“I think that's super important in terms of representation, people like yourself doing the same thing as you and being like, ‘Fuck, I feel really inspired to be in the music scene’” – Sherelle

As well as creating a label you’re also planning to take things wider and build a community. What will Beautiful look like?

Sherelle: At the forefront, Beautiful will be a label putting out up-and-coming artists’ music alongside established artists within the scene, primarily from Europe and the UK. I’ll definitely be including anyone outside of there, but primarily I would really like to showcase the amazing talent that is in this neck of the woods. We're so fortunate to see such amazing talent, from the likes of (New York’s) Haus of ALTR or (LA’s) Juke Bounce Werk, that I definitely want to showcase what Europe and the UK has got to offer too.

The other side of Beautiful is putting on workshops – these would be educational and technical; DJ and production workshops that explain exactly what to expect within the industry. I would really love to build a community from this; a space where people can just be existing with each other. I think that's super important in terms of representation, people like yourself doing the same thing as you and being like, ‘Fuck, I feel really inspired to be in the music scene’. I want this to be a collaborative effort, especially if people feel they could get involved for the better. I really hope that when people see Beautiful, it will be a place combating the really unfair systems that are against Black communities and especially black LGBTQI+ communities.

”I know that people expect the label to be faster tempo, but what I really want to do is showcase how open and diverse Black electronic music can be” - Sherelle

What’s the musical direction of the label going to look like?

Sherelle: Musically, Beautiful is an all-encompassing electronic music label, which just provides the best fucking music you’ve ever heard, really. I know that people expect the label to be faster tempo, but what I really want to do is showcase how open and diverse Black electronic music can be. So I don’t want there to be any guidelines when people are sending in music. I want the best Black music out there. And I think the beautiful thing about Beautiful is that I want people to express themselves. The visual direction of it is nice and super clean, thanks to our designer Marcus Eubanks. All will be revealed, and I am so excited about that. Honestly, I can’t wait for the compilation to come out.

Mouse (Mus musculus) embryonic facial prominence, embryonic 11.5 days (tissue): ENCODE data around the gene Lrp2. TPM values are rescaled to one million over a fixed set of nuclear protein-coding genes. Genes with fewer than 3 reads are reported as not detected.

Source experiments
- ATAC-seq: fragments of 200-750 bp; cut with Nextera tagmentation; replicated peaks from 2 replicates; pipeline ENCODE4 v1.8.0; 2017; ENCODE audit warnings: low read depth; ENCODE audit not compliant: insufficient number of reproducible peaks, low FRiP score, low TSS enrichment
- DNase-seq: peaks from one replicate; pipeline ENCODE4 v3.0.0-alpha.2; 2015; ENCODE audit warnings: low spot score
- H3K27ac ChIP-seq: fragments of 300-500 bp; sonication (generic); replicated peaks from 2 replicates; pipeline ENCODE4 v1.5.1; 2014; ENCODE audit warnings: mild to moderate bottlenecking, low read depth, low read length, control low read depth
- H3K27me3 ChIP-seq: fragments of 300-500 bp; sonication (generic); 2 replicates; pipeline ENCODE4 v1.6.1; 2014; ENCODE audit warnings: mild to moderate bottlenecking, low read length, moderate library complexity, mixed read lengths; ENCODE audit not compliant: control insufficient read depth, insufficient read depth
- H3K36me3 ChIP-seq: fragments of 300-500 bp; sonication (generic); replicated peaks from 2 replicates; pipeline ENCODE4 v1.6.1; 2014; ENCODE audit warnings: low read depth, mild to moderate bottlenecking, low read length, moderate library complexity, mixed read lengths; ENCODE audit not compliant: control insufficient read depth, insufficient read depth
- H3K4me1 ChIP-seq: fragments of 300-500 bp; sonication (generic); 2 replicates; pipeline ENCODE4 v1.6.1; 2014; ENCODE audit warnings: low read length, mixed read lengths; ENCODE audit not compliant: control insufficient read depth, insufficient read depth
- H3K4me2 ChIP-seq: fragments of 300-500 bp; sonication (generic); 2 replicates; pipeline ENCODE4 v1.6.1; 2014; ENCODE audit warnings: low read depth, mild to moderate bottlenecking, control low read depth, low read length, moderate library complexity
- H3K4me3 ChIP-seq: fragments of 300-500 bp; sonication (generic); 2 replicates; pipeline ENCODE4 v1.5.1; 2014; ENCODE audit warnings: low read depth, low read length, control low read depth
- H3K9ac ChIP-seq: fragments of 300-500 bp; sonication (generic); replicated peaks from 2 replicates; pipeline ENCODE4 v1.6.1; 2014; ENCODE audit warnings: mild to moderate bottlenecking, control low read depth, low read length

Can imagine you’re gonna have your hands full with radio and also Hooversound. Do you hope they will all feed into one another?

Sherelle: Yes, I am going to have my hands full with two labels and I’m super fortunate to have an amazing best friend like Naina who fully supports and backs what I’m doing with Beautiful. Naina does her own amazing work, working on things like Daytimers and her own No ID which is about uplifting different parts of the South Asian community, and making sure that representation is key. They’ve got exciting things coming up for them too, which I’ll leave to Naina to speak on, but it’s a beautiful thing to be able to have two labels representing two different things against the mainstream electronic music scene.

I liked your point in the announcement about just doing things rather than sitting around and thinking about them. Is that an ethic that you try and live by?

Sherelle: If you overthink things, sometimes it stops you from doing them because you’re scared of what the outcome may be. Putting out Beautiful on the day that I did, writing every single social media post then jumping from Twitter to Instagram in quick succession and updating my own socials... it was very daunting to do.

And then having to watch people’s response to it, wondering whether they were going to be horrible or whatever, was very scary stuff. But I’m grateful that, obviously, people were super nice. How could they not be? But that’s what happens if you think too much – you come up with the worst possible outcome in your head. I think also because of all the plans I wanted to do, I wanted to make sure that I was ready to do them. And I think I’ve reached a point now where I’m more ready than ever.